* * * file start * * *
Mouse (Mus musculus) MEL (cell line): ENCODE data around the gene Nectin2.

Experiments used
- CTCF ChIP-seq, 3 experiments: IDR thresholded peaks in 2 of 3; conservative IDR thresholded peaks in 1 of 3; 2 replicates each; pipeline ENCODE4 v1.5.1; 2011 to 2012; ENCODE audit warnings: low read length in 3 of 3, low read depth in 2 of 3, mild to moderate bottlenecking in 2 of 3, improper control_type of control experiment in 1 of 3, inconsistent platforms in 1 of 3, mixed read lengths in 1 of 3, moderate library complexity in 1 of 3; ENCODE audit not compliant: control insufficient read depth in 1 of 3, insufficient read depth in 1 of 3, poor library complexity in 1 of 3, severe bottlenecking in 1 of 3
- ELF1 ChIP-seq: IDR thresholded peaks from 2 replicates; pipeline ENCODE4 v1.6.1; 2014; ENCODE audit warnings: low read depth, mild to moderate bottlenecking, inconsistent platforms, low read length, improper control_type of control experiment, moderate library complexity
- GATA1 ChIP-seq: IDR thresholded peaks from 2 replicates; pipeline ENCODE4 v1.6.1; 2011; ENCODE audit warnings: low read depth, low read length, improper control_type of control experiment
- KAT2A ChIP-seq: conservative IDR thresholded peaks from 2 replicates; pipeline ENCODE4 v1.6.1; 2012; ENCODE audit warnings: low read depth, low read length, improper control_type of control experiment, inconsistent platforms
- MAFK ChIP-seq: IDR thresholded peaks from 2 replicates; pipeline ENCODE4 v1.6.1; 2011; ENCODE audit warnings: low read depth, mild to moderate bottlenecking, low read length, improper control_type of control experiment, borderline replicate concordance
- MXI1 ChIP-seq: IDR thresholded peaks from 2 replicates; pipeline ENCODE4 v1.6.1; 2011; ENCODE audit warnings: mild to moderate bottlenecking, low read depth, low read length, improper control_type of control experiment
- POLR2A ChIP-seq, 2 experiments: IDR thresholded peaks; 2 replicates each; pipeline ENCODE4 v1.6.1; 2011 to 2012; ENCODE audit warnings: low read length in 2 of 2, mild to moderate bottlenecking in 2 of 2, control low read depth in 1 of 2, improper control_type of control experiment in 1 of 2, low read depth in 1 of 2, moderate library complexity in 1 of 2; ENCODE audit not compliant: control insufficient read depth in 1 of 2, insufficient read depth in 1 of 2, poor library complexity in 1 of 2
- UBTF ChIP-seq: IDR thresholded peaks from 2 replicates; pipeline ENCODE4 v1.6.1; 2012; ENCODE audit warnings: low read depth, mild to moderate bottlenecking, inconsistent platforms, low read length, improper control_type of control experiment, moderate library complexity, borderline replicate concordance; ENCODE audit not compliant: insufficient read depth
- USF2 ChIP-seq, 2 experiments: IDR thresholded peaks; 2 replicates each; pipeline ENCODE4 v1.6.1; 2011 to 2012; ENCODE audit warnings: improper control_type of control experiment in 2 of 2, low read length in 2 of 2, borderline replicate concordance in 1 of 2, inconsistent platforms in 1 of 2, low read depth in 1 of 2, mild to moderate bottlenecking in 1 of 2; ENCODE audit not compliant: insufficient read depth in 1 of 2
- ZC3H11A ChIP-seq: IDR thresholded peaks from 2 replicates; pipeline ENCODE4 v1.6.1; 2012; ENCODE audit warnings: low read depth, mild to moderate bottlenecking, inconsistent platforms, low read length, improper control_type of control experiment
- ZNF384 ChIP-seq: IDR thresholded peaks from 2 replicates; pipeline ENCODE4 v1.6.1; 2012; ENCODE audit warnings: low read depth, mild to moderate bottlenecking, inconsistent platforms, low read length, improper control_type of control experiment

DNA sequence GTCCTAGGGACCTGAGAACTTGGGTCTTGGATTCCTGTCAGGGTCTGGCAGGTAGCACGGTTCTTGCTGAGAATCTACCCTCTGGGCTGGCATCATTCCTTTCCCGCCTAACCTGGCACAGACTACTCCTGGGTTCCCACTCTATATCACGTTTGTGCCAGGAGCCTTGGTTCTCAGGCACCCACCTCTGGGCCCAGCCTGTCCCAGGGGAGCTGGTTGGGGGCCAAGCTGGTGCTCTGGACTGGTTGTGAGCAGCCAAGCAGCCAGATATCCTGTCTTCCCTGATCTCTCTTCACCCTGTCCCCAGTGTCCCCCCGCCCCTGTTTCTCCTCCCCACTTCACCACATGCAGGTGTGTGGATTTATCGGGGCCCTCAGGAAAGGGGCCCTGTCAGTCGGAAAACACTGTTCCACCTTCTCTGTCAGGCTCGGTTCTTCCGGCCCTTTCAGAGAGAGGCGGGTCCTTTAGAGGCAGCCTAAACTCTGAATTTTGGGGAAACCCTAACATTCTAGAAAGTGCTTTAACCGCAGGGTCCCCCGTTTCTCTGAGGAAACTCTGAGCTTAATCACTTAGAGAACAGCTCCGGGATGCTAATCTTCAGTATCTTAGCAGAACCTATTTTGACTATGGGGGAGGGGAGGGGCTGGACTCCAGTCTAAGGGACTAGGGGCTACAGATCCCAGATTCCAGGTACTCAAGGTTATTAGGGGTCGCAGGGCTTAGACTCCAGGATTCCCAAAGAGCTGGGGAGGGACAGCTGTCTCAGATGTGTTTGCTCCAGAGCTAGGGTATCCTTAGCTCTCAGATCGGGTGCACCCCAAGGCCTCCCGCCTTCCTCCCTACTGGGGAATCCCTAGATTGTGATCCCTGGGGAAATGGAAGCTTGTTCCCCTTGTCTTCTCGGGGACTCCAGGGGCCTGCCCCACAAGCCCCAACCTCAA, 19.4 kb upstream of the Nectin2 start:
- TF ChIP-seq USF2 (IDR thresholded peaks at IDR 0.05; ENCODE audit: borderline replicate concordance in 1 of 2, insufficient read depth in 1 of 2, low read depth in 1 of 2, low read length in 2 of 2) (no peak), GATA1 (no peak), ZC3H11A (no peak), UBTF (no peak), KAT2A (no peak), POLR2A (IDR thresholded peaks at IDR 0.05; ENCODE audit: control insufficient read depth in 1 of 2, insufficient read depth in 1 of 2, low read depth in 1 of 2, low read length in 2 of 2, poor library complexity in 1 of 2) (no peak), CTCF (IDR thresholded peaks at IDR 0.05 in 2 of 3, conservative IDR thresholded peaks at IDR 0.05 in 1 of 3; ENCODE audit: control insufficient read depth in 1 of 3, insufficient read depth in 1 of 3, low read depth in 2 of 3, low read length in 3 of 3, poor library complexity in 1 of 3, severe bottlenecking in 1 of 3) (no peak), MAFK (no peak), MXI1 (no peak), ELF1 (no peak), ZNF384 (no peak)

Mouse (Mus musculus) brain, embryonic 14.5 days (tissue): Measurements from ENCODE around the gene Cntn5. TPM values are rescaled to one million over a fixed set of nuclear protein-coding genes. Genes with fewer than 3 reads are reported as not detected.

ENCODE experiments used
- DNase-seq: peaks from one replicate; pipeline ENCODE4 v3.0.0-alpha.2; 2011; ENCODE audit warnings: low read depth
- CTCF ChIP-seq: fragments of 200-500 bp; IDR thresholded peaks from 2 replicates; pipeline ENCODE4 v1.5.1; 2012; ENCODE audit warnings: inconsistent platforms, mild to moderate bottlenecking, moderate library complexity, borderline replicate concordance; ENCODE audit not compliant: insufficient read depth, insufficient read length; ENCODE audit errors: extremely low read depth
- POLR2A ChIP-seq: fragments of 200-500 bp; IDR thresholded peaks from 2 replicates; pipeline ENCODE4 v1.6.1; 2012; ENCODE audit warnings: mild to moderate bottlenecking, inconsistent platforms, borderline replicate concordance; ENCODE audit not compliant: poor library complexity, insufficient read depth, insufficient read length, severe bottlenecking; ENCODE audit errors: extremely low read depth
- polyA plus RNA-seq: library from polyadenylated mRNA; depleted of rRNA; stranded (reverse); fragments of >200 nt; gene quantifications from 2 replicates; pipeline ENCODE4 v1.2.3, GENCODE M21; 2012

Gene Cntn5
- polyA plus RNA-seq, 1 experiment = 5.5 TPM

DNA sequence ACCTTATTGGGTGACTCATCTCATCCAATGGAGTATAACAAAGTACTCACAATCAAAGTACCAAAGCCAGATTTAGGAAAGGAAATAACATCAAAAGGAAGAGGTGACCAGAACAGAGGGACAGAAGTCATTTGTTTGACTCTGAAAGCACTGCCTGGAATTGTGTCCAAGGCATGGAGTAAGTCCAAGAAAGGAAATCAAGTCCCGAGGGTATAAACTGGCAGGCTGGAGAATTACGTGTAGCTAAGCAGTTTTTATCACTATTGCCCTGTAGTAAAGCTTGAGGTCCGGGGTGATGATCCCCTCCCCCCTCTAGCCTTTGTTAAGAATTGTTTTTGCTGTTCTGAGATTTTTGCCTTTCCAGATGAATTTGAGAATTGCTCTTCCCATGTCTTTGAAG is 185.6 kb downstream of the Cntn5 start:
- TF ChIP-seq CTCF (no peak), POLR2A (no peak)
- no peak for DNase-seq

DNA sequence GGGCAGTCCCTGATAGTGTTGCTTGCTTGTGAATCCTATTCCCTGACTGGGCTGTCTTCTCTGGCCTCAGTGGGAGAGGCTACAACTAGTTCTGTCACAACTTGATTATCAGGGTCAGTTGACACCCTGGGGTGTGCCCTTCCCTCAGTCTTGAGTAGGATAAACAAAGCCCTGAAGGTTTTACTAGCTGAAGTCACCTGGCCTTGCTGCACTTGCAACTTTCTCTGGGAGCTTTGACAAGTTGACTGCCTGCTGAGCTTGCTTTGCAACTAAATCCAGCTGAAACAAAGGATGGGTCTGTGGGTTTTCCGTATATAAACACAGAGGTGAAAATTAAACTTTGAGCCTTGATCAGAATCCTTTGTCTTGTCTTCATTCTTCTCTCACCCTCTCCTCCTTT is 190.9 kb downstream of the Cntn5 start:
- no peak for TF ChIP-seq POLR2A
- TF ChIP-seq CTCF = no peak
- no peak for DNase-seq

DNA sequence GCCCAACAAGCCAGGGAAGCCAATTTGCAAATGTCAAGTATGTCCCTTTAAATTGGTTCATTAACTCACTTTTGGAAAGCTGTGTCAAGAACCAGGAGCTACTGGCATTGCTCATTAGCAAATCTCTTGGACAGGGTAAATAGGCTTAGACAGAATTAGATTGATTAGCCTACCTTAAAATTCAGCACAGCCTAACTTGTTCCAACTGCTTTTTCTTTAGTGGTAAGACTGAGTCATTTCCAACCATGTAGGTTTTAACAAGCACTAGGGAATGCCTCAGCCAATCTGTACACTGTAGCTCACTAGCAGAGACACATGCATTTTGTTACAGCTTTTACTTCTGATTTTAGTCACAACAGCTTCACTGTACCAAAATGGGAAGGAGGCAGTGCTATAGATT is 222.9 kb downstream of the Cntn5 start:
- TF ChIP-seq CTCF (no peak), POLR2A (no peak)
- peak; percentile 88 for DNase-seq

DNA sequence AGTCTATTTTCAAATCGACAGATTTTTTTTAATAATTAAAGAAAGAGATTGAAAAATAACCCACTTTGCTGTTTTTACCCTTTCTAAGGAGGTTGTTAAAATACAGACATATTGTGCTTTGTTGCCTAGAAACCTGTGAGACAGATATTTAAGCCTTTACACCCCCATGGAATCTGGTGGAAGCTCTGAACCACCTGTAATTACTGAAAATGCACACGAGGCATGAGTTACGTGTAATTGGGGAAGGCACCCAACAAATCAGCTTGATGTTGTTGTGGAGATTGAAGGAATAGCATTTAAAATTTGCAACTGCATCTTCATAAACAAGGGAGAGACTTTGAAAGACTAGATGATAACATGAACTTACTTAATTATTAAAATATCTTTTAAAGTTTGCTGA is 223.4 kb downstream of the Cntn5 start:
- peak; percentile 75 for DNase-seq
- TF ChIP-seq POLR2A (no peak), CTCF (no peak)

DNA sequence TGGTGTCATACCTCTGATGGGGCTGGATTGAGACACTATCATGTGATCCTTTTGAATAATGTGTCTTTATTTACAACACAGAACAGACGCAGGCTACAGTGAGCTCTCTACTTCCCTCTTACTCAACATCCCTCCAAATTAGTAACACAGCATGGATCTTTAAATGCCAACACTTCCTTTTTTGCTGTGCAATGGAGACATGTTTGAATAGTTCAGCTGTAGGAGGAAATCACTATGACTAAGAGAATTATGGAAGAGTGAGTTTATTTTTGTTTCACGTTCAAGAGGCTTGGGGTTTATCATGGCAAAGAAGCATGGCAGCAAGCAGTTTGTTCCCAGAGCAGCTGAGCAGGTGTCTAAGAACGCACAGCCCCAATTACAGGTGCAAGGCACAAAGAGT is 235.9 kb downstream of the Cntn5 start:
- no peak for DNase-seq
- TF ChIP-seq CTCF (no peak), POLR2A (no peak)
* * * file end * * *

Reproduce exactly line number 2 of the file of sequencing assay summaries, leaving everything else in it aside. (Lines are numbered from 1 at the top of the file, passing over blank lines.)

Experiments used